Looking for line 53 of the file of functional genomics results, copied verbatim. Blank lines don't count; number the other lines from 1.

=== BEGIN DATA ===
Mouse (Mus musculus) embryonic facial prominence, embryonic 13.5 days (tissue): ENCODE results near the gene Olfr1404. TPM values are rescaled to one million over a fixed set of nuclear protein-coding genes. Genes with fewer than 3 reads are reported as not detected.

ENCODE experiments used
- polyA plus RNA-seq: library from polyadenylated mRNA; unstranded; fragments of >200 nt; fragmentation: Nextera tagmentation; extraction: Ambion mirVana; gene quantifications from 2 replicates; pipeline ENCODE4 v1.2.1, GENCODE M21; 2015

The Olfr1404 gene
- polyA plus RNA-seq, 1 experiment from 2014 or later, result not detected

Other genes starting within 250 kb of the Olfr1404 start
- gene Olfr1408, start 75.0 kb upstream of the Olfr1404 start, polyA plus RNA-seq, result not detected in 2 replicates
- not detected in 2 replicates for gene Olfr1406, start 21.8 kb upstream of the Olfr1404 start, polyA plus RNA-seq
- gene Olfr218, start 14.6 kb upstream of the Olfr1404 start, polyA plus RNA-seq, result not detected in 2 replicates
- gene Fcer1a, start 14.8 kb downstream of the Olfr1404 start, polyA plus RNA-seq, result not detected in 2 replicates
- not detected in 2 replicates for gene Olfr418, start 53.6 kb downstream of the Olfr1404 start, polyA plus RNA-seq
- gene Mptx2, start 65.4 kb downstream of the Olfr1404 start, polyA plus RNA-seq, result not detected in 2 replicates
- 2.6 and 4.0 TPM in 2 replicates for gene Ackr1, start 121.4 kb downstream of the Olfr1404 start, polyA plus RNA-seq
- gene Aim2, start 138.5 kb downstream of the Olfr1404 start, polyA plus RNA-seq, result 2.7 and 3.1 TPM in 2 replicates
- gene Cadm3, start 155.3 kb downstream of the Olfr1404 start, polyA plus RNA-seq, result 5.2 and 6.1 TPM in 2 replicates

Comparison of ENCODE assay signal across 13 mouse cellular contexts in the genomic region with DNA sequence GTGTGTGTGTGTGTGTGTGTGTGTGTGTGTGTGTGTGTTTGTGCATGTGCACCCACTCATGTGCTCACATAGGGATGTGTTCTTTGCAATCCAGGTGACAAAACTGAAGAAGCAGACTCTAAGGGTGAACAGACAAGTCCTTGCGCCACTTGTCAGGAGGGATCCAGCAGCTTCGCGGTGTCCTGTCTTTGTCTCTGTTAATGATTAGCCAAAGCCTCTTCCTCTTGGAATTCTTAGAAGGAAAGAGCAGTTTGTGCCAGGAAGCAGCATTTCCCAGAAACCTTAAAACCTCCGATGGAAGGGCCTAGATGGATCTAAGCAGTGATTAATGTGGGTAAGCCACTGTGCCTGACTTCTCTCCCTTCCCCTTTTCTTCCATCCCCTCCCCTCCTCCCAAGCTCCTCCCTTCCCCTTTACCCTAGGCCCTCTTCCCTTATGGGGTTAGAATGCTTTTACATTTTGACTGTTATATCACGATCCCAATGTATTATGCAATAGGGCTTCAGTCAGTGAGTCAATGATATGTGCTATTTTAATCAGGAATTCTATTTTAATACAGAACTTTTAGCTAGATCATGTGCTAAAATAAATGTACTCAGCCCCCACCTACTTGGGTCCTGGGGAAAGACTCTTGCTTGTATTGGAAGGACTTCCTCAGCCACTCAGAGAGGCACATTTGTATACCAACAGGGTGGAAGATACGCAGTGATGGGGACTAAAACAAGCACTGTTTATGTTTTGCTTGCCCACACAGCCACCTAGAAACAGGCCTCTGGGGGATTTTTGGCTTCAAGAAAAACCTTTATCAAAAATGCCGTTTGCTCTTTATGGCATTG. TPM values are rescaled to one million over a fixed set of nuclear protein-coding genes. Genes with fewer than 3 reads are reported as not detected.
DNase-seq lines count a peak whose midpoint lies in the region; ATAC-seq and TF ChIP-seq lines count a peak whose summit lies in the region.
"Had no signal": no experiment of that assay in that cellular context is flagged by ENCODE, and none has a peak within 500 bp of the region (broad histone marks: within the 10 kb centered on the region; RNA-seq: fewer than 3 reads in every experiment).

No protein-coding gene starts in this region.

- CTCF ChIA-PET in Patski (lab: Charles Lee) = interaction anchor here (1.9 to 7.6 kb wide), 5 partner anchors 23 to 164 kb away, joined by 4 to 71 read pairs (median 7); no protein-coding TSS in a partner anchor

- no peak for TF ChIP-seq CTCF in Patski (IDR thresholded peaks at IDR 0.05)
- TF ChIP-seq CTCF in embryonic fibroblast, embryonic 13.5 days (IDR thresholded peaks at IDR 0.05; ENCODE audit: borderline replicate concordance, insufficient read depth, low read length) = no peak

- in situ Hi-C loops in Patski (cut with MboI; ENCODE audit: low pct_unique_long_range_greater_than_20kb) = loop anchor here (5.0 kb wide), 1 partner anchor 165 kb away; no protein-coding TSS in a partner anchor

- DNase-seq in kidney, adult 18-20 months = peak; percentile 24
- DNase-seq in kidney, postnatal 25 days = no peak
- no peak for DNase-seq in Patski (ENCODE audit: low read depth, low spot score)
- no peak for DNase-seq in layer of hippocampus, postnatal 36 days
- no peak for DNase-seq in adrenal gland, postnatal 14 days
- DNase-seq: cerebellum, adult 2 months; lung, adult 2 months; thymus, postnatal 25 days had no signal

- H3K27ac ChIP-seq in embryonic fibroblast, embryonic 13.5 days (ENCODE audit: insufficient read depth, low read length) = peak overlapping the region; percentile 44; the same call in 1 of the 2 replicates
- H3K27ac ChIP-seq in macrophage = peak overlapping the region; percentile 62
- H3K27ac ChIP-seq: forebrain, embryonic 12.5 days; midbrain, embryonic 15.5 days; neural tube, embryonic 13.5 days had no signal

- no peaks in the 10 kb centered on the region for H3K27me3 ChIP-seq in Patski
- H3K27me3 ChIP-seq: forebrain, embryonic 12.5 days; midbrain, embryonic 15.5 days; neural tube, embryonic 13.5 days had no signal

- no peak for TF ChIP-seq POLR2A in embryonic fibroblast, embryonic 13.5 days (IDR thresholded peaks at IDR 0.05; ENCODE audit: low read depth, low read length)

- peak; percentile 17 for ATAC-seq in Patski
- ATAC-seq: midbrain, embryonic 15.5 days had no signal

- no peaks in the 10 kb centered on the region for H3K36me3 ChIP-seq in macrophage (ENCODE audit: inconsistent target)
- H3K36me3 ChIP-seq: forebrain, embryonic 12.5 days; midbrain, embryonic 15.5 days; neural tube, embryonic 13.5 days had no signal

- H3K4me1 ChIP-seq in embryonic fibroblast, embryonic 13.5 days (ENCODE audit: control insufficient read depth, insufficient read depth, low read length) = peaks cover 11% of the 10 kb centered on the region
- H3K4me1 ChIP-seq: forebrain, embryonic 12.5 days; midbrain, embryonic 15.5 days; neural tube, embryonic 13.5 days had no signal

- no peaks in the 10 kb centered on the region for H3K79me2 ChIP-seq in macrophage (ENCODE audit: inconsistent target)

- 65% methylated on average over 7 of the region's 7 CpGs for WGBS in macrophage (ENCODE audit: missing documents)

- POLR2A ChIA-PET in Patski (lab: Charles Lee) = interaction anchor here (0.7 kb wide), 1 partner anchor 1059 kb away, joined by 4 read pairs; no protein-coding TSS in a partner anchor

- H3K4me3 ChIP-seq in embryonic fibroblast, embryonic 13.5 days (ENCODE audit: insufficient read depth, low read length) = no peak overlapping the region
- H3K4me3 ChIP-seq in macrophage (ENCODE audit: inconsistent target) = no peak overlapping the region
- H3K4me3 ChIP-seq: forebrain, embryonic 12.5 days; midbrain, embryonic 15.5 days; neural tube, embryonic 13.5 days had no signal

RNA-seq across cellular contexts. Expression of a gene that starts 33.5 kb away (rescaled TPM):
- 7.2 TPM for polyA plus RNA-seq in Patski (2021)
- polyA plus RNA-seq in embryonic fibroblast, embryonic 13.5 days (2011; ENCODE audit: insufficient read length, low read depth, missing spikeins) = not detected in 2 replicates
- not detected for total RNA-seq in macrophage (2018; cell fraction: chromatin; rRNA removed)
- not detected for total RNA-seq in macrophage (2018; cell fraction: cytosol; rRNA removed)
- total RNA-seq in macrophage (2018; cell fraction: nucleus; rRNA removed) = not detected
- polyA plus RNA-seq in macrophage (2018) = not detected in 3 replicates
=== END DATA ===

- total RNA-seq in macrophage (2018; cell fraction: nucleus; rRNA removed) = not detected